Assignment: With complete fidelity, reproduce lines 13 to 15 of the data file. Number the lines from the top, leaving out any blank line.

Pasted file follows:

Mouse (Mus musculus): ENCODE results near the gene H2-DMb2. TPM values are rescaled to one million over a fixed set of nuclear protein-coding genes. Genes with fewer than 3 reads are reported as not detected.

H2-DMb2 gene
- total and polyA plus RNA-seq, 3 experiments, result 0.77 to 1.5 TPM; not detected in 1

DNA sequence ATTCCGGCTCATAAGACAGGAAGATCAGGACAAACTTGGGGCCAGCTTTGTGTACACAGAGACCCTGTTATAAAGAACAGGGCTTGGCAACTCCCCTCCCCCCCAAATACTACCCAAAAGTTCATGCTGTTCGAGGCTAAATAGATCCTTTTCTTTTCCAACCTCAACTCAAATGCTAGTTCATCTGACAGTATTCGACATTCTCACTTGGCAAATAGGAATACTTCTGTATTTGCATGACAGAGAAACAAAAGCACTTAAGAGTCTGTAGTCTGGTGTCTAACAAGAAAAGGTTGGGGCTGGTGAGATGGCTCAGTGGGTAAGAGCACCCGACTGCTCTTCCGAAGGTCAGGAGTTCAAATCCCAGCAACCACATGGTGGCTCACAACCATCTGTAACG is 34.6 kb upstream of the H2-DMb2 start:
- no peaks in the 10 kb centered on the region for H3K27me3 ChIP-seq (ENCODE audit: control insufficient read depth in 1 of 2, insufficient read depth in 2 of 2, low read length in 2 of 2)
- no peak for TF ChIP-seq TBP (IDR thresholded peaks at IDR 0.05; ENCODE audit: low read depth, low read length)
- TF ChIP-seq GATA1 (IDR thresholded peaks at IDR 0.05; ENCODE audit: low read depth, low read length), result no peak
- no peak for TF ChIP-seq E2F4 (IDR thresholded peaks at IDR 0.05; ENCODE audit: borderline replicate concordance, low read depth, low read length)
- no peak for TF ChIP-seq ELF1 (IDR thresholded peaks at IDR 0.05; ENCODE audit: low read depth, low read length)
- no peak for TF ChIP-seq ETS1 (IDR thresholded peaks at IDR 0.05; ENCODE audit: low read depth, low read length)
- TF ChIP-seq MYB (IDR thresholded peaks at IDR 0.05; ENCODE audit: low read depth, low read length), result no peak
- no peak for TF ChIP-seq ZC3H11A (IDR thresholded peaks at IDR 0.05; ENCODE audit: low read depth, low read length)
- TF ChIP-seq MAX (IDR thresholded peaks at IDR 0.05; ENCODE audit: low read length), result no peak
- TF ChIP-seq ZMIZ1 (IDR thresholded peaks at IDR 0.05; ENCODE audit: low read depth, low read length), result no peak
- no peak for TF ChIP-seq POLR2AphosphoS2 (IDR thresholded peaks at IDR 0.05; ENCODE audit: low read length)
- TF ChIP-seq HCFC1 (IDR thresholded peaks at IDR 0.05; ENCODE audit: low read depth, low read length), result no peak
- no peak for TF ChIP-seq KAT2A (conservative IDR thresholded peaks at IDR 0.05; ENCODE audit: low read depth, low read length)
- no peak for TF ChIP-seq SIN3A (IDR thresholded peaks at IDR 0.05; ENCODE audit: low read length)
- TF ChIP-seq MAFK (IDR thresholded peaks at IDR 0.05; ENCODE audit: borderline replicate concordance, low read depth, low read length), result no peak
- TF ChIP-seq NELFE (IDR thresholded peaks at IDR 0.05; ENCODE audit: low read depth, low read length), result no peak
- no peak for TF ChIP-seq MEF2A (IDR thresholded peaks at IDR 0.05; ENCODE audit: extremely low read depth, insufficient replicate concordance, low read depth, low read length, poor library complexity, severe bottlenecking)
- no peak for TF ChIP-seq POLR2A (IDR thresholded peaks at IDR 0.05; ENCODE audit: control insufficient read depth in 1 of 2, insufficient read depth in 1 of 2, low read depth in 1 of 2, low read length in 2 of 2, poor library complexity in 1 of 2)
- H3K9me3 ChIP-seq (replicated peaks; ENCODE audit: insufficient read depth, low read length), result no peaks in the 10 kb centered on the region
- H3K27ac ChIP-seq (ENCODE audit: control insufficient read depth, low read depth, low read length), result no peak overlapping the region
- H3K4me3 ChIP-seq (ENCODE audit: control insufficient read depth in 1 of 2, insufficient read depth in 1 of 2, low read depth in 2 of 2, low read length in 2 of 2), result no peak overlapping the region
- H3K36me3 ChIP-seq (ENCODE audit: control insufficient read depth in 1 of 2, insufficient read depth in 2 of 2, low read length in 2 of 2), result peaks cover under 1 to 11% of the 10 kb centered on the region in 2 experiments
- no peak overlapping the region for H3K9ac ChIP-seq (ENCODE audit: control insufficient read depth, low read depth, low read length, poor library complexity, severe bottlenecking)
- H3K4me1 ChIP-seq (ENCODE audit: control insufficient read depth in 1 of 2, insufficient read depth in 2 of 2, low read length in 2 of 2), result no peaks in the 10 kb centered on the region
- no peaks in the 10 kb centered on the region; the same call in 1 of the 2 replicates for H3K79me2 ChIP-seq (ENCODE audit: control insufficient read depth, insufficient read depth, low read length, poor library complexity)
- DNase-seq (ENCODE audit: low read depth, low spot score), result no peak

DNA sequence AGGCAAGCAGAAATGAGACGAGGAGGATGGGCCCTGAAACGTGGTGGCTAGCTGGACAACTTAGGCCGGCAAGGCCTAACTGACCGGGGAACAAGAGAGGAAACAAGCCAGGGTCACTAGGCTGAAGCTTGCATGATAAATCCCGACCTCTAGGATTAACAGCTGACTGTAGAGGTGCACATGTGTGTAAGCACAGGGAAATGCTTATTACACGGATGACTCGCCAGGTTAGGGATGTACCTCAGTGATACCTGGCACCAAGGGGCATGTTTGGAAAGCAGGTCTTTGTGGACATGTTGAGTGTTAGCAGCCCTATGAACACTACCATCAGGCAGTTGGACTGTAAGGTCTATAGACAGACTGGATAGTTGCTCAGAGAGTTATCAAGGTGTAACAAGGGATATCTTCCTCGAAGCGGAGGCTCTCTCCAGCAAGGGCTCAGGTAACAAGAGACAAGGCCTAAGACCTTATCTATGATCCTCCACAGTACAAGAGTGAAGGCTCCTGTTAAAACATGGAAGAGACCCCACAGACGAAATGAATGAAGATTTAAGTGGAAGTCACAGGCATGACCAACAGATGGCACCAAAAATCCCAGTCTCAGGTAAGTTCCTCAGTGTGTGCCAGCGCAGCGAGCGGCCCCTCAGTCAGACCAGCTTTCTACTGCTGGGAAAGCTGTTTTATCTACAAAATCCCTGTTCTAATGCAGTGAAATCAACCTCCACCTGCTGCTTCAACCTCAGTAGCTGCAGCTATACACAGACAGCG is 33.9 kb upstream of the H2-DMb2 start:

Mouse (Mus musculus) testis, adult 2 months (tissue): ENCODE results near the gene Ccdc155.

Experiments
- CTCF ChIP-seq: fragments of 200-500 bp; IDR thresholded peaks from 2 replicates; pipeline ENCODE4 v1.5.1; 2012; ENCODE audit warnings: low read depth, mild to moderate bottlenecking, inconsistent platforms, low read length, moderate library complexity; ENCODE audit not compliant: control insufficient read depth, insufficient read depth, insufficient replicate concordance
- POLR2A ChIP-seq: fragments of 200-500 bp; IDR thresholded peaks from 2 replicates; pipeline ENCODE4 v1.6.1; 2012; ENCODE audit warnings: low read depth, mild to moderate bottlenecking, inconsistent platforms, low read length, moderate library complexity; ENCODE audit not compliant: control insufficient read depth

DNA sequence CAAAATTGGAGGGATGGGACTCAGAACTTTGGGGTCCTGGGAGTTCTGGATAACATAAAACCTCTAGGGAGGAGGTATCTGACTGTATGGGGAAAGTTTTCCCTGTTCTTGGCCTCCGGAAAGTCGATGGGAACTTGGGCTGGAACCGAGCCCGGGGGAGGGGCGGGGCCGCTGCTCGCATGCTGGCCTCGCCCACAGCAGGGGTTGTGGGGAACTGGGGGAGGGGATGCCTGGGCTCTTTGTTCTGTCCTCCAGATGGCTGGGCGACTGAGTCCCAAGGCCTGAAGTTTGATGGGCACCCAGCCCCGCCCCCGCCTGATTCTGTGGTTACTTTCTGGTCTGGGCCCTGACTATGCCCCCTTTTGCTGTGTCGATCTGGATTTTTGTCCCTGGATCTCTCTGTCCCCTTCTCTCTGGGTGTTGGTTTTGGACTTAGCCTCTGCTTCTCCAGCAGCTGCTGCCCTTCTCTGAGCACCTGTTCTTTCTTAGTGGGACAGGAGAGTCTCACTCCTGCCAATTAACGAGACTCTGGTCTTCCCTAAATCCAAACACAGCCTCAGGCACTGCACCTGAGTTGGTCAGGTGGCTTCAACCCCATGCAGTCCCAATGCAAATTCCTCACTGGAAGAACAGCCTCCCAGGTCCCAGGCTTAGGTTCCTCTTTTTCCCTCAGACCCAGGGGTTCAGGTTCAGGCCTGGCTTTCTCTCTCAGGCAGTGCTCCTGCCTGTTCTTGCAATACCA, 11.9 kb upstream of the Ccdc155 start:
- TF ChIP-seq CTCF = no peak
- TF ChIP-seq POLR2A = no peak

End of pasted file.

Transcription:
- TF ChIP-seq MAX (IDR thresholded peaks at IDR 0.05; ENCODE audit: low read length), result no peak
- TF ChIP-seq ZMIZ1 (IDR thresholded peaks at IDR 0.05; ENCODE audit: low read depth, low read length), result no peak
- no peak for TF ChIP-seq POLR2AphosphoS2 (IDR thresholded peaks at IDR 0.05; ENCODE audit: low read length)